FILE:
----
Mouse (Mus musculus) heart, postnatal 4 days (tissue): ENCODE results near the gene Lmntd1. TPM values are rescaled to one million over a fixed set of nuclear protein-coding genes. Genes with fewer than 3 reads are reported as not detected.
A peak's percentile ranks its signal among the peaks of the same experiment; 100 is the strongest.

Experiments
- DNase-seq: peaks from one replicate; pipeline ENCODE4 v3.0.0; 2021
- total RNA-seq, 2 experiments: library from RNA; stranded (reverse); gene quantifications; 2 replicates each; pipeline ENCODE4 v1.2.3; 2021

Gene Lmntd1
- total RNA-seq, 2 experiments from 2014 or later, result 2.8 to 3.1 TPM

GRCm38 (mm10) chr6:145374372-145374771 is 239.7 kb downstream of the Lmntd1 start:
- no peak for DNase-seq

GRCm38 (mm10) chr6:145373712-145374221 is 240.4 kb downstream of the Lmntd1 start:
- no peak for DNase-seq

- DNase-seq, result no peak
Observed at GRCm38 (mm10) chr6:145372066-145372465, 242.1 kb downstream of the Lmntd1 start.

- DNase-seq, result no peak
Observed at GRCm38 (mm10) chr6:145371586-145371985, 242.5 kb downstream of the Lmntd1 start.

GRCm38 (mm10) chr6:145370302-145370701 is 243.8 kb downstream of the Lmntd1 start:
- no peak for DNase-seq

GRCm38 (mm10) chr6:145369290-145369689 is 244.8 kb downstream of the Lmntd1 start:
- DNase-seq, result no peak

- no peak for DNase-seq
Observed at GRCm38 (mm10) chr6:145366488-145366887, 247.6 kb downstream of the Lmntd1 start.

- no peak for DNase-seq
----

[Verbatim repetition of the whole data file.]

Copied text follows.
Mouse (Mus musculus) heart, postnatal 4 days (tissue): ENCODE results near the gene Lmntd1. TPM values are rescaled to one million over a fixed set of nuclear protein-coding genes. Genes with fewer than 3 reads are reported as not detected.
A peak's percentile ranks its signal among the peaks of the same experiment; 100 is the strongest.

Experiments
- DNase-seq: peaks from one replicate; pipeline ENCODE4 v3.0.0; 2021
- total RNA-seq, 2 experiments: library from RNA; stranded (reverse); gene quantifications; 2 replicates each; pipeline ENCODE4 v1.2.3; 2021

Gene Lmntd1
- total RNA-seq, 2 experiments from 2014 or later, result 2.8 to 3.1 TPM

GRCm38 (mm10) chr6:145374372-145374771 is 239.7 kb downstream of the Lmntd1 start:
- no peak for DNase-seq

GRCm38 (mm10) chr6:145373712-145374221 is 240.4 kb downstream of the Lmntd1 start:
- no peak for DNase-seq

- DNase-seq, result no peak
Observed at GRCm38 (mm10) chr6:145372066-145372465, 242.1 kb downstream of the Lmntd1 start.

- DNase-seq, result no peak
Observed at GRCm38 (mm10) chr6:145371586-145371985, 242.5 kb downstream of the Lmntd1 start.

GRCm38 (mm10) chr6:145370302-145370701 is 243.8 kb downstream of the Lmntd1 start:
- no peak for DNase-seq

GRCm38 (mm10) chr6:145369290-145369689 is 244.8 kb downstream of the Lmntd1 start:
- DNase-seq, result no peak

- no peak for DNase-seq
Observed at GRCm38 (mm10) chr6:145366488-145366887, 247.6 kb downstream of the Lmntd1 start.

- no peak for DNase-seq